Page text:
New hope against leading cause of female infertility

As a teenager, Lorna Berry had struggled with her weight and irregular menstrual cycle but it wasn’t until her twenties that she knew something was wrong.

Ms Berry is one of about 500,000 Australian women has been affected by polycystic ovary syndrome.

At 25, she decided she was ready for her first child, but it would take another two years before one would finally arrive, which was an unusually long time for someone in their twenties.

Ms Berry spent another two years hopping from doctor to doctor before landing on an answer.

“I fought for my PCOS diagnosis,” she said.

“Living with PCOS is challenging enough, but the struggle to find reliable information feels like an uphill battle.”

While it is the leading cause of female infertility, it is often misclassified as a reproductive disorder even though it affects other areas of wellbeing like weight and mental health and can lead to diabetes and heart disease.

As a result, the healthcare expenses associated with the condition cost about $800 million a year.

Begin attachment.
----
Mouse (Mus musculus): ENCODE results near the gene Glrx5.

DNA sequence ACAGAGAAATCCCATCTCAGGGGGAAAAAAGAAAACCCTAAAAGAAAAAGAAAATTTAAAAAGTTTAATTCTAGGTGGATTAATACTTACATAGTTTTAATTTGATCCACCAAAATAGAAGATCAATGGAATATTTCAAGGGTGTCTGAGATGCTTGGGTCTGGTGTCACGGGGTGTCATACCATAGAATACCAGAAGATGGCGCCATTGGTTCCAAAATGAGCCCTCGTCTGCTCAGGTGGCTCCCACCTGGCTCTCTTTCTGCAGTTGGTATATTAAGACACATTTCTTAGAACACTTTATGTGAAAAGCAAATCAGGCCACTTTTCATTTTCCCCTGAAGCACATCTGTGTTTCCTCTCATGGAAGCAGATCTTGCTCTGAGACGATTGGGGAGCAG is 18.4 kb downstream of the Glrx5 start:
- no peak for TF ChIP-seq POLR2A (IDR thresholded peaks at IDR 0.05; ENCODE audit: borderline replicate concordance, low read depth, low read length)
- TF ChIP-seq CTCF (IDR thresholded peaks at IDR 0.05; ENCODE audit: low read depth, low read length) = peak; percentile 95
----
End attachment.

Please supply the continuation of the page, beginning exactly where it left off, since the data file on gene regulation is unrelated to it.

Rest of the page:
But a worldwide partnership led by Monash University has created international guidelines on PCOS that hopes to support women living with the condition.

The 2023 International Polycystic Ovary Syndrome Guideline, an update on its 2018 iteration, distils information from hundreds of experts and thousands of health professionals across 71 countries into 254 recommendations and practice points.

Leading academic on the PCOS guidelines Professor Helena Teede said the new research busts myths and hopes to reduce the stigma around the condition.

“Australians are exposed to an environment that drives rapid weight gain due to failures in policy, regulation and financial constraints with women with PCOS at even higher risk,” she said.

This can limit women’s access to therapy and fertility services which can be especially harmful to those from under-served populations.

For example, general practitioners would dismiss Ms Berry or tell her to lose weight during her diagnosis journey.

When she found it difficult to keep her weight down, one doctor told her “losing weight was just a state of mind.”

“It’s disheartening when every corner you turn, there’s someone trying to sell a miracle cure,” she said.

By offering advice on timely diagnosis, optimal models of care and accessible information for patients and healthcare providers, the new guidelines hope to improve the lives of women who live with PCOS.

“Empowering women so they can advocate and educate doctors and other health professionals is of utmost importance. We need to make sure that the next generation doesn’t go undiagnosed and unsupported,” Ms Berry said.


Kat Wong
(Australian Associated Press)


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